|So just how does one become accustomed to watching floating zombie heads to relax? It's in the book!|
Written under the auspices of Dead mastermind Kirkman, this first of an intended series of novels tells the background story of the Walking dead universes greatest villain to date, the Governor. Unfortunately, the novel (currently only available in hard cover) has been unavailable at my three local Barnes and Nobles for a number of weeks, so much so that I had half-forgotten about it, figuring I would pick it up when the paperback is released.
I was most pleased that a copy for purchase was brought to my attention at the George Washington University bookstore. While perusing the book stacks my stepson asked me if I had seen this, holding up the hardcover edition of the novel, and I immediately decided to make the purchase. (Fortunately for me, I have an ally in my stepson who also really digs all things Walking Dead at this time.) Despite having packed all of Wednesday's new comic purchases, as well as some headier reading for the trip, Rise of the Governor quickly displaced the other reading on my night stand.
The appeal of the Governor character is not hard to see. In the comic books he is (properly) presented as the antagonist's (Rick's) opposite number, a leader of survivors who makes some very different, and primal, choices in placating and managing the people who have appointed him their leader. He is also very nasty towards those who threaten the world he has created for his community (note: this is definitely Mature Content stuff).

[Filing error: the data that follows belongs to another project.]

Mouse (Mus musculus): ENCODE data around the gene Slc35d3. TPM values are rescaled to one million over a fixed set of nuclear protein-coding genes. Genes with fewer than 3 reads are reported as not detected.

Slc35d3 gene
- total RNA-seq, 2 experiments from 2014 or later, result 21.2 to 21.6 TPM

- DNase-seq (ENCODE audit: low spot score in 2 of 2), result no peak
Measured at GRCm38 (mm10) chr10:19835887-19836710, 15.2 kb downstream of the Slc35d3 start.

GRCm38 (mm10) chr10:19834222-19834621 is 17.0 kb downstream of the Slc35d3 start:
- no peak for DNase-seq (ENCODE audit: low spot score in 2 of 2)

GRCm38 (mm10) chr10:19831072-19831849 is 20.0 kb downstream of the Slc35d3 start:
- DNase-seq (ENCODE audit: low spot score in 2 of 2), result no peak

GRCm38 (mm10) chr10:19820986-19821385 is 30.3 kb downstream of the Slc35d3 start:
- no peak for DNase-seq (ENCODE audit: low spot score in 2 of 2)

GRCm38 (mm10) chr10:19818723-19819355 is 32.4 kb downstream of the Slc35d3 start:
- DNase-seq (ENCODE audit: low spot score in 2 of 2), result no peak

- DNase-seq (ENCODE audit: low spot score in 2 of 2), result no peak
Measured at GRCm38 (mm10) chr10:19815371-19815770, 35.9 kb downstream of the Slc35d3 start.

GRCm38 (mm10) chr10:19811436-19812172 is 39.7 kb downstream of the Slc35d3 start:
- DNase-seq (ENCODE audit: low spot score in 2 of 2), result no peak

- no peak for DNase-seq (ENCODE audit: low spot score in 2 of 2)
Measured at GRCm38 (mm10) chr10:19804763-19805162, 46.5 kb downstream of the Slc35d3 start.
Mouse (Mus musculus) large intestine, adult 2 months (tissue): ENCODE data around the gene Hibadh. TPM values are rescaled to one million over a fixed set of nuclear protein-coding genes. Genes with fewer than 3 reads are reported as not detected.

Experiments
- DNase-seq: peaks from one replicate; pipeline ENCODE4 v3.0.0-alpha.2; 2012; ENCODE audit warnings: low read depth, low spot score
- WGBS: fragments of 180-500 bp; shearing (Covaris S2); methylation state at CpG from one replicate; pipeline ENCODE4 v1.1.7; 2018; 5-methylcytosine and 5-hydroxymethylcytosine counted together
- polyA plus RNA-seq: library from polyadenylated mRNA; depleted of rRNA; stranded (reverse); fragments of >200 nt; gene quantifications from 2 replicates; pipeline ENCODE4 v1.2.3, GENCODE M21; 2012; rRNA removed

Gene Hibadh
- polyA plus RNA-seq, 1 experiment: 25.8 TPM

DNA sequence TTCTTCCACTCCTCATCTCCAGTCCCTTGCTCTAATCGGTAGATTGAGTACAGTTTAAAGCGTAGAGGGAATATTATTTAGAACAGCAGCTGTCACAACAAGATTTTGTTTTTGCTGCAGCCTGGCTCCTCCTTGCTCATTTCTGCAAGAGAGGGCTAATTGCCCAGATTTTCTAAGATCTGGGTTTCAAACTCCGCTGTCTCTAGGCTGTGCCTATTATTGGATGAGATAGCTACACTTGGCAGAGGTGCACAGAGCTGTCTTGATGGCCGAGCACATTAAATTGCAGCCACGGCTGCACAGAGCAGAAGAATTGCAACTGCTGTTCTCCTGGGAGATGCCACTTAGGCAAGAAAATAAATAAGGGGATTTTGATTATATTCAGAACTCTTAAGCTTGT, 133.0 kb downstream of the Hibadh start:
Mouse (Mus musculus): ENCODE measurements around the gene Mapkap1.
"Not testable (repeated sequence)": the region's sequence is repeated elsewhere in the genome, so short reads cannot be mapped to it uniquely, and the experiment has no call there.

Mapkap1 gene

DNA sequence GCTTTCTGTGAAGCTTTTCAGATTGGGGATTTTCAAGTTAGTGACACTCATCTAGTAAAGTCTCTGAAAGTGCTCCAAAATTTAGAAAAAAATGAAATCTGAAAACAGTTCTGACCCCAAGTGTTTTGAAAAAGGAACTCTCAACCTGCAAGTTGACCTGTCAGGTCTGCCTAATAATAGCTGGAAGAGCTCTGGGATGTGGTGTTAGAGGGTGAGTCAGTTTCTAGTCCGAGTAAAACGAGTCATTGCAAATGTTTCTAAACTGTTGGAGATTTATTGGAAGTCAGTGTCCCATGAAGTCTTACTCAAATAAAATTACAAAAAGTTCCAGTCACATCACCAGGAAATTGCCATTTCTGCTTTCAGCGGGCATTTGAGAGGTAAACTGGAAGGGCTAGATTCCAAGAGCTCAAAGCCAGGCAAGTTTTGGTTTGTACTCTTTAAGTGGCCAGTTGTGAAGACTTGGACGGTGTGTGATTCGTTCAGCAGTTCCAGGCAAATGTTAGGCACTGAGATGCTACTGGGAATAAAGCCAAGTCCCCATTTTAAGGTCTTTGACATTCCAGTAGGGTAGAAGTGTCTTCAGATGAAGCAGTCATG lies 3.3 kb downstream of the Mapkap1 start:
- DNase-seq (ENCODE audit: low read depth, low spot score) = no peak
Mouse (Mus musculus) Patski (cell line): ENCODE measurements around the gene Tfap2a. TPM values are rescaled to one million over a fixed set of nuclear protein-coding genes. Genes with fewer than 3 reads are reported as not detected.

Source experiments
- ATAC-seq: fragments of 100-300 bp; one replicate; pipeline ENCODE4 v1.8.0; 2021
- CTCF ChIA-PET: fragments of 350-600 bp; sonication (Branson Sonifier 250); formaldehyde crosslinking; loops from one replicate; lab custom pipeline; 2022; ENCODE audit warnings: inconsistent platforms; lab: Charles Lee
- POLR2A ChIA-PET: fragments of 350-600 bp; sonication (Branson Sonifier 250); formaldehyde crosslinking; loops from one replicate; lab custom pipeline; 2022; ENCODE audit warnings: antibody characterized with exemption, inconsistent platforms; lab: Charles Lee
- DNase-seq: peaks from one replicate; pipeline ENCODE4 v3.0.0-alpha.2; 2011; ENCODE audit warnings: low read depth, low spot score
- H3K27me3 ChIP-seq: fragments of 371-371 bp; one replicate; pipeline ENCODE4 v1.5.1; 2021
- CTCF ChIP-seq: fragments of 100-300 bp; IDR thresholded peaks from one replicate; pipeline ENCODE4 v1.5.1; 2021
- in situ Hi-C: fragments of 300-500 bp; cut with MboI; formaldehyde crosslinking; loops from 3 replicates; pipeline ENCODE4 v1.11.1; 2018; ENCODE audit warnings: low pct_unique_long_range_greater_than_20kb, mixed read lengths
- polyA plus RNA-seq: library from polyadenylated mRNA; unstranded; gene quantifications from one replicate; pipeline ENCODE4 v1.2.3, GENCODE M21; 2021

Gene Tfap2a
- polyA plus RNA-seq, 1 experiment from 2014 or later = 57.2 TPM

As a novel, this book could have gone very wrong. While definitely not a cash grab, and while being very readable and entertaining, it stays so true to the comic book in that the story that little new ground is covered. Because The Governor has yet to appear in the eponymously titled AMC television series, (though David Morrissey has been cast for the next season) one has to wonder how much interest beyond those who read the comic books there is for such a book.
Even if one has not been previously introduced to Philip Blake (the Governor's "real" name), the novel does read as an interesting alternate (and parallel) survival story set in the same world as that our television heroes are also fighting through. Rest assured for those who have met the Governor before, our least favorite appendage amputatin', zombie head collectin' leader has been at times a much more sympathetic character than we've seen in the funny books.
So, the college t-shirt will have to wait until my stepson chooses a college, though a school bookstore that carries such fare (and comic books, too!) has a decided advantage in my book.